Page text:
Conspiracy theorists and naysayers have always been a party of NASCAR and it is no different today.
They will complain about most anything. They will debase the sanctioning body’s rules, regulations, policies and competition conduct – that is, changing the rules as it goes along.
Their contention is that NASCAR is all about benefitting itself and thus has let racing slide to new lows.
It really doesn’t care about the welfare of its competitors or fans.
They say that they will not have anything more to do with NASCAR – especially watch it on television, where they have to endure endless commercials and abominable announcers.
Now don’t make the mistake of assuming I’m talking about everyone. Far from it. Fans are free to express their opinions about NASCAR and lord knows, the media weighs in almost daily.
What I want to stress about the conspiracy theorists is that they express opinions, not largely based on fact, for the sole reason of slamming NASCAR.
We all complain. These folks do it for a living.
Yeah, sounds like a stretch. Trust me, it’s true.
Consider Kyle Busch’s championship.
For the vast majority of us it was an amazing feat. I believe it will become a part of NASCAR lore.
Busch broke his leg and foot in a crash at Daytona. Busch was in great pain, but more than that, he thought the incident might well end his career.
Many thought it would take Busch half a season to return. But through rugged, painful physical therapy, he returned to racing after just 11 races had been conducted.
NASCAR ruled that Busch would be eligible for the Chase for the Sprint Cup if he won a race and finished among the top 30 in points.
Few thought he could pull it off. I was not one of them.
After two wrecks in three races Busch said his situation was grim. All he could do was be the best he could be for his team and be ready for 2016 if it came to that.
It didn’t. Miraculously, he won at Sonoma and followed that with three victories in the next four races.
He moved into the top 30 after he finished second at Watkins Glen. He was in the Chase.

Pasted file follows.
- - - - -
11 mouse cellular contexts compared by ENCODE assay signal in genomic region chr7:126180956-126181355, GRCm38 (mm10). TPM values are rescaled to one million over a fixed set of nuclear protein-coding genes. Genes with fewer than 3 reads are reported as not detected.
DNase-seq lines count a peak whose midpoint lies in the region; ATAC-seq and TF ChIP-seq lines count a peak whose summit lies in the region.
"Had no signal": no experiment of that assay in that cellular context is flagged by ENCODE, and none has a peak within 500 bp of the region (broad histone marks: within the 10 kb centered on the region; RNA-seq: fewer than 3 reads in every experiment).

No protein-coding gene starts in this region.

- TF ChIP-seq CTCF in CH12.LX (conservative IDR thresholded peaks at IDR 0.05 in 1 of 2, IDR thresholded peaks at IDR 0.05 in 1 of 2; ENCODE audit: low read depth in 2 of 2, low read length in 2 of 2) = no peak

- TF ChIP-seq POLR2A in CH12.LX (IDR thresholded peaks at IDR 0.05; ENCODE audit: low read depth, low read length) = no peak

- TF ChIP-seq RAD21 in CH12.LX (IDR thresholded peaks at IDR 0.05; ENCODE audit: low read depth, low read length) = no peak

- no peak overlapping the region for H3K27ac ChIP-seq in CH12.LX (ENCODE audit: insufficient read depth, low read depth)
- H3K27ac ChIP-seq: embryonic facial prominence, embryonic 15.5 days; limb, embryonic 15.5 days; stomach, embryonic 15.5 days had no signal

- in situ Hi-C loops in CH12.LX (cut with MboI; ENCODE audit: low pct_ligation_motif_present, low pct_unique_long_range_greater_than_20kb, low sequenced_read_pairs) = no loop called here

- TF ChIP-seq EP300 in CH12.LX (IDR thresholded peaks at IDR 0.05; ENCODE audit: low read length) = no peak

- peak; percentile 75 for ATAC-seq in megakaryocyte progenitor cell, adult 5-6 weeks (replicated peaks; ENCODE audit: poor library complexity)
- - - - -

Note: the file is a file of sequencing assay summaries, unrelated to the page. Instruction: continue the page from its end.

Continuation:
But the naysayers spoke their mind. They said Busch should never have a chance at all to make the Chase. They said NASCAR should never adopt a point system that allows that to happen.
And the sanctioning body should never, never have given Busch any concessions.
This is ridiculous.
First any point system that offers an injured competitor the chance to return and do his best to win a title is a fair system. It doesn’t rule against the victim of an incident not of his making.
NASCAR did not give Busch a handout. It would have made the same concessions to any other driver in a similar situation. And do I have to say again that even with the sanctioning body’s ruling, many of us thought that would not matter. Busch would not make it, anyway.
But he did. His achievement must be duly recognized.
Speaking of the point system, and the Chase, they receive the harshest criticism from the naysayers.
With the Chase, the first 26 races of the season mean nothing.
The Chase is not fair to drivers in that they can be eliminated from championship contention with one, maybe two, bad races.
Any championship must be decided over the course of an entire season rather than any “playoff.”
I agree with that one. Ideally, a title should be based on season achievement. But an appropriate system has never been found.
Over decades NASCAR altered how points were awarded. Its aim was to be reward consistency yet at the same time provide as much drama as possible. Close championship battles would be, hopefully, regular parts of a campaign.
Seldom happened. It won’t take you 10 fingers to count how many close season championship battles took place over the last two, or even three, decades.
In some seasons the title was decided one or two races before the final event of the year.
Which, by the way, helped set off firestorms of opinions, like the champion should be the driver who wins the most races. The champion should be the driver with the best average finish. Points should be awarded for winning a pole position … and so forth.
You can still hear, or read, those opinions today.
The Chase was brokered in 2004 to promote interest in a championship quest and quiet criticisms. It hasn’t.
But consider that the Chase is not much different from any other playoff in any other professional sport.
In any other professional sport, a team must earn its way into the playoffs, which means it must achieve success during the regular season.
Given that, in NASCAR those first 26 races are very important. A team must earn a berth in the Chase through victory or consistently high performance – success, right?
Teams face a “win or lose” situation when it comes to the playoffs in any other sport. Lose and they are out and it doesn’t matter what was accomplished during the regular season.
It’s similar in NASCAR. Chase teams must win or earn enough points to advance from round to round. Bad outings, for whatever reason, lead to expulsion.
Frankly, I don’t see much difference between NASCAR and the NFL, NBA, NHL or MLB.
But I don’t see perfection. Conspiracy theorist and naysayers will quickly agree.
To be honest, there isn’t a point system NASCAR could create that would be perfect – or please everyone.
The reality is that, through the Chase, NASCAR has dealt the cards.
And after he overcame great adversity Kyle Busch came up with the winning hand.
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